I felt my stomach start to quiver. I had a full breakfast at the hotel before our team geared up for the distribution and yet, my body was reminding me that it would soon need the second meal of the day to get by. I looked at the family, their faces beaming with anticipation at the sight of opened donation boxes, yet their stomachs were empty.

Neatly arranged inside the tent were the family’s sparse belongings like a sleeping mat, sheets and pillows and personal belongings. Hospitable in any situation, the couple humbly requested that I get inside and have a seat. I wanted to know what the product distribution was like from inside the tent, and so I did. From the cramped “home” with hardly anything inside but old things and bland loneliness, the bulging donation boxes overflowing with colorful new clothing and footwear was definitely eye-candy.

Inside, Cindy showed me the space where she sleeps. “Do you like it here?” I asked her. She said yes, with all the honesty of a 9-year-old. Obviously, for Cindy and the hundreds of children that swarmed the camps day in and day out, life is just like playing house. But the gloom in their eyes reveals the inner turmoil and uncertainty about the chaos that surrounds them.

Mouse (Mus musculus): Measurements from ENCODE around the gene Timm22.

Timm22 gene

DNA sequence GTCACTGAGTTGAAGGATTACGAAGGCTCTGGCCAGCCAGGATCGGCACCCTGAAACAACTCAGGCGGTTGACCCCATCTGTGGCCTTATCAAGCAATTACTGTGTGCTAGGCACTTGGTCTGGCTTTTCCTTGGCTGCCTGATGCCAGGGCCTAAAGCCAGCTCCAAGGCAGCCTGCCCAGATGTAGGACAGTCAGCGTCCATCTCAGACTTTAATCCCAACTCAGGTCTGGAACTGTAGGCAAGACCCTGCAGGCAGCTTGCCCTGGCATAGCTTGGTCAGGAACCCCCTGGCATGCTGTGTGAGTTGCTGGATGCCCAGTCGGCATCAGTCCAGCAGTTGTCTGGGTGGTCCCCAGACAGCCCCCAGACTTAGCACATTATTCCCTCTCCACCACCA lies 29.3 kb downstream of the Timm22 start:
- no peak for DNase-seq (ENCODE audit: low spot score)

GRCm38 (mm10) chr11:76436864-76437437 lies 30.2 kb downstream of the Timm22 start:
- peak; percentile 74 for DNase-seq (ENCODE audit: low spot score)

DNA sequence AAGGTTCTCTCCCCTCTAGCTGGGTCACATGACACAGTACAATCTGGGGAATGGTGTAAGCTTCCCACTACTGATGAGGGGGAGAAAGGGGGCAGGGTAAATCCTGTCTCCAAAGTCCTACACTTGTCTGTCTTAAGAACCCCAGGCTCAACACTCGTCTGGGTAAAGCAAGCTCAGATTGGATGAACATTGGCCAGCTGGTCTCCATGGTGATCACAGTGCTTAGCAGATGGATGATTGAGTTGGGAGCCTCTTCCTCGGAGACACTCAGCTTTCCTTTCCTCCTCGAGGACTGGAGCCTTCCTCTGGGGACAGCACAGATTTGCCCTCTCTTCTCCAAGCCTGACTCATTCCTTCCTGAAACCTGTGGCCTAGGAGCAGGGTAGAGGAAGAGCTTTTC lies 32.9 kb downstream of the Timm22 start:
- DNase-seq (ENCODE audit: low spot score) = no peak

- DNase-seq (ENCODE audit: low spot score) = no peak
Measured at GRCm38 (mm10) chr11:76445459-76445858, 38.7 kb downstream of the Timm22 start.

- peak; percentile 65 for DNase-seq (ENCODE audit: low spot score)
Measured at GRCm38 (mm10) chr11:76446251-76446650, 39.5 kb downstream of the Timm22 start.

Cindy’s family belongs to about 1,000 families still occupying the elementary school in Daraga, one of the remaining 15 evacuation camps out of the 80 that the government designated for more than 20,000 families displaced by Typhoon Reming. Their house was among the 93,008 houses that were totally destroyed.

At the height of the typhoon, Cindy’s family found themselves among the initial hundreds of families that were sent to evacuation centers. Their camp at the school is actually one of the two most damaged schools in the community. Despite this, any available classroom meant shelter to hundreds of people, who are still grateful to find refuge, even if it does have a damaged roof, walls and windows. As most of the schools and public establishments were also damaged, the government supplied more than 1,300 tents from local and international sources and created tent cities near schools.